Migraines can be triggered by many different factors such as stress, tiredness, diet, sensory stimuli such as certain sounds and visual cues, physical exertion and hormonal changes.
Working out exactly what is triggering your migraine can be a difficult challenge, it often takes time to narrow down what can set them off.
If you’ve just recently been experiencing migraines, it’s important to think about what has changed in your day-to-day life that might act as a possible trigger. A common migraine trigger to be aware of is the weather and environmental changes. Now that we’re deep into winter and the colder, dryer weather is in full effect, it’s essential to see if the frequency of your migraines have increased.
In this article, we outline a detailed overview of how the environmental conditions of the winter months can affect migraine symptoms and how you can most effectively treat and prevent them.
What is it about the winter season that causes migraines?
Winter officially starts on the 21st December and ends on 20th March. Winter is categorised by a stark change in weather and environmental conditions. Most noticeably, winter brings much colder weather with frequent rain. One revealing study investigating the impact of seasonal weather on migraines, reported that 43% of their sample cited seasonal changes as a key trigger; with 7% emphasising the role of winter as a direct trigger.
The winter season typically has a higher barometric pressure (essentially the weight of the air) due to the colder, denser air. Fluctuations and changes in barometric pressure are believed to influence electrical and chemical activity in the brain, which has been a suggested cause for an increased onset of migraines. These fluctuations can change subtly or dramatically which can lead to the onset of a migraine. Furthermore, the winter months typically have dryer air, caused by low humidity. Dry air is also another recognised possible cause of migraines and headaches.
What are the common migraine triggers caused by winter weather?
As well as changes to the weather conditions, the winter season can have a knock-on effect on other factors of our daily lives which can then trigger the onset of a migraine.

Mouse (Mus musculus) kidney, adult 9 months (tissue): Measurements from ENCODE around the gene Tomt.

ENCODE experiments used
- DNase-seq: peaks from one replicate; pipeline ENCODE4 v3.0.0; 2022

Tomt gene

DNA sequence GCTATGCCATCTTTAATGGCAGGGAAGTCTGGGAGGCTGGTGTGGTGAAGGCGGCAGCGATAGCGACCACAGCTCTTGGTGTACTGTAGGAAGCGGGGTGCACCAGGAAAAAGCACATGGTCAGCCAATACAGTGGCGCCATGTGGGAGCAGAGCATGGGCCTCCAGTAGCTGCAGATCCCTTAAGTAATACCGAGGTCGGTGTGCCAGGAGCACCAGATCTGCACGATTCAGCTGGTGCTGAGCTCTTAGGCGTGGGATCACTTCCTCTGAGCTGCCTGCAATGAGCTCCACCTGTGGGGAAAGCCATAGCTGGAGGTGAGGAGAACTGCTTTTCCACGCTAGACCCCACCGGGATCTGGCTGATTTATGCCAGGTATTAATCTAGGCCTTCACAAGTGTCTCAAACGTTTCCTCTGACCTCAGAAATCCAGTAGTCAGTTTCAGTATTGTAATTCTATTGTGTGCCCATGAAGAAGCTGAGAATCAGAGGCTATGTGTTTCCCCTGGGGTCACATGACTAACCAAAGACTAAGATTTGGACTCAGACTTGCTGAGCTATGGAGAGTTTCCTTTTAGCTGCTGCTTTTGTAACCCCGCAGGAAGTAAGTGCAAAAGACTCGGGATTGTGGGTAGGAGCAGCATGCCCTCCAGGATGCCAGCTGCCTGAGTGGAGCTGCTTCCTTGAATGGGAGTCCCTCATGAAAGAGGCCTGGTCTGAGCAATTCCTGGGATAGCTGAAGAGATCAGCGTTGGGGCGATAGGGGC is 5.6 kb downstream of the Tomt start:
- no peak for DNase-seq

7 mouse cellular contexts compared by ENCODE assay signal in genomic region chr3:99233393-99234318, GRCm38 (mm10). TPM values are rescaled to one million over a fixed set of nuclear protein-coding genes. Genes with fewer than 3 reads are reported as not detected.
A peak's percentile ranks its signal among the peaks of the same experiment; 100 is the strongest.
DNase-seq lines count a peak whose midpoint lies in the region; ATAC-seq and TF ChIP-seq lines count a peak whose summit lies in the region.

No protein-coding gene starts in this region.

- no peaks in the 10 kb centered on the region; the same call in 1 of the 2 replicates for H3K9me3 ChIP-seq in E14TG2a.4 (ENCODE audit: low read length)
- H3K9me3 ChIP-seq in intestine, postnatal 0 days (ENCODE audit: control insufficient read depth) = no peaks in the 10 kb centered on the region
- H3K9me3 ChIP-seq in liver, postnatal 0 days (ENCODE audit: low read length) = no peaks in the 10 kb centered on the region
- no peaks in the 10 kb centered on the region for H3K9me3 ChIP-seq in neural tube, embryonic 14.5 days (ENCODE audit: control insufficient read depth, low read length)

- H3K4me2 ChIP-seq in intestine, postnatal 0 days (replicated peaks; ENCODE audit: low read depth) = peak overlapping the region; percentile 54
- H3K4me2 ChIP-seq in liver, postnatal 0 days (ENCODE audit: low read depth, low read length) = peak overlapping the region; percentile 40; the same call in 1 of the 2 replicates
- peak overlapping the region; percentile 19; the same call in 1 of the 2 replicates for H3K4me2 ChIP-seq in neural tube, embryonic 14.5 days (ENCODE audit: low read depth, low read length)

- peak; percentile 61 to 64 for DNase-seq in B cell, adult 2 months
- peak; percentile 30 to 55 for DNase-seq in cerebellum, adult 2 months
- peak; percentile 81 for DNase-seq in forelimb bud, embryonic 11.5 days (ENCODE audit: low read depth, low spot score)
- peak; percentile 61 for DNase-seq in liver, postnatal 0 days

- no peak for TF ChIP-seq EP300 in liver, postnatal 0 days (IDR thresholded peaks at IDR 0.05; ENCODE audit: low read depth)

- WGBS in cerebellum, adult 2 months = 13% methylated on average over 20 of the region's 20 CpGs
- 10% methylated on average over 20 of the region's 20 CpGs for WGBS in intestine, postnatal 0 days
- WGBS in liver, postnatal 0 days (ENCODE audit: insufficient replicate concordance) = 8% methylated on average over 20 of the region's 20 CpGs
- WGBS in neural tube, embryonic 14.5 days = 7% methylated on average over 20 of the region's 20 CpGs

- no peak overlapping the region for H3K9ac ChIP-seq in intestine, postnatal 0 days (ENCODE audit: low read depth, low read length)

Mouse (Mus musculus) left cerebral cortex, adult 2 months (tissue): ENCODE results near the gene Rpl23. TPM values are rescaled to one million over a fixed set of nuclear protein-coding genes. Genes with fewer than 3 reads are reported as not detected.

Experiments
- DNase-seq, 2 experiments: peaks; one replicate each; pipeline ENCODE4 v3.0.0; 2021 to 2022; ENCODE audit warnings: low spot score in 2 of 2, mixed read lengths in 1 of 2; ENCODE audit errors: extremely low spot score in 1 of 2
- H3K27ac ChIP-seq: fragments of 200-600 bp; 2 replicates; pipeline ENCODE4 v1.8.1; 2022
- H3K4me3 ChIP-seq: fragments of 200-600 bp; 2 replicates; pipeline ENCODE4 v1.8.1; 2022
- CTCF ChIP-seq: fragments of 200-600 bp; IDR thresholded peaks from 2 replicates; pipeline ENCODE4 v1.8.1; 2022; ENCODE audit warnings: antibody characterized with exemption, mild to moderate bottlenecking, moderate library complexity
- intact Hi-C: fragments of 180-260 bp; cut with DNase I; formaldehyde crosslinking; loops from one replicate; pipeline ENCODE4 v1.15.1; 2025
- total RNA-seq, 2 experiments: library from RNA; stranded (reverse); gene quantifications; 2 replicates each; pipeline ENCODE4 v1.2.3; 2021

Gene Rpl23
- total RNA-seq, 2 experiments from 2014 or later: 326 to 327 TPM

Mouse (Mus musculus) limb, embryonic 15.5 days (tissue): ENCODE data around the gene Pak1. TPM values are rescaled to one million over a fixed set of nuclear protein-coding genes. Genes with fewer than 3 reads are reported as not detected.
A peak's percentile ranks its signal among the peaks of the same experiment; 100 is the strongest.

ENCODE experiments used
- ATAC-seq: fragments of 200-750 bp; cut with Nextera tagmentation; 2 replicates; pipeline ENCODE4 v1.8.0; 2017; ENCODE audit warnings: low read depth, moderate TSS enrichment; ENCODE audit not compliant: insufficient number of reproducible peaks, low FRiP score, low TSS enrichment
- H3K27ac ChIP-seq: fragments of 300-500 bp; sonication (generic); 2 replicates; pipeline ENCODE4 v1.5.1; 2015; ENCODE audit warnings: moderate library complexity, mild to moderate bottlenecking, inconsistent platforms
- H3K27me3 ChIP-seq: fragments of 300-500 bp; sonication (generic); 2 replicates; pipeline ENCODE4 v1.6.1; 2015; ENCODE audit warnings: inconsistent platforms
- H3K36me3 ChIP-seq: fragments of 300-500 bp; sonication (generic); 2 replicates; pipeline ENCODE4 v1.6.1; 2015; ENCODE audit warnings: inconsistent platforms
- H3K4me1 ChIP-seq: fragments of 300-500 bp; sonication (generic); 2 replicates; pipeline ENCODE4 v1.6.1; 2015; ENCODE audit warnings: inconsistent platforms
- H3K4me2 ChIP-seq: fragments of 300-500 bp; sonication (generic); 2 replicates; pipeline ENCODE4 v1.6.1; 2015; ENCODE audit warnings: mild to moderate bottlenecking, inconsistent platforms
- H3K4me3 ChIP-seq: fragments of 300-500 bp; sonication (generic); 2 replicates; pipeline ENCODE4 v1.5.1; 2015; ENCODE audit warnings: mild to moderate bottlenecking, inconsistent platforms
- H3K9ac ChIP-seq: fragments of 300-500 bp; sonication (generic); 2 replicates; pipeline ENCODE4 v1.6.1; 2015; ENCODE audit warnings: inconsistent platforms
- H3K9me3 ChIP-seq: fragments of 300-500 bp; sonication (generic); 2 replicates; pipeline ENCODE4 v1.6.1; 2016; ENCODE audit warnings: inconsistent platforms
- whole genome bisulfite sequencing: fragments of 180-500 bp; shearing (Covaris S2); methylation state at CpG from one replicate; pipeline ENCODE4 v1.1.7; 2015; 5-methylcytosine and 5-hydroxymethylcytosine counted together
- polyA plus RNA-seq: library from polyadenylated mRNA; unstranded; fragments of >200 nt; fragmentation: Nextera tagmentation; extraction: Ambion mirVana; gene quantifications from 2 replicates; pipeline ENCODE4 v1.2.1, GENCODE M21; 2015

The most common winter weather migraine triggers are:
Dehydration is also a well known cause of migraines. Dryer air due to colder weather and an increased indoor heating temperature can lead to being more frequently dehydrated.
Therefore, it’s important to avoid dehydration by remembering to drink plenty of water to stay hydrated.
Reduced physical activity
It’s widely reported that the colder, darker, and often more adverse weather conditions of winter can have a negative impact on our motivation to exercise; especially if our usual mode of exercise is completed outside (e.g. running, walking or cycling).
Exercise is essential for decreasing stress and regulating sleep; high stress and poor sleep quality are two key migraine triggers that can be effectively mitigated with regular moderate exercise.
Some people can experience exercise-induced migraines, which is why it’s important to make sure the type of exercise is not too strenuous. You shouldn’t discount exercise altogether as it can have a positive effect on migraine symptom management.
Lack of Vitamin D
Vitamin D plays the important role of keeping our bones, teeth and muscles healthy. It’s naturally acquired through absorption from sunlight by the skin. During the winter, reduced light intensity and reduced daylight duration can increase the likelihood of being deficient in Vitamin D.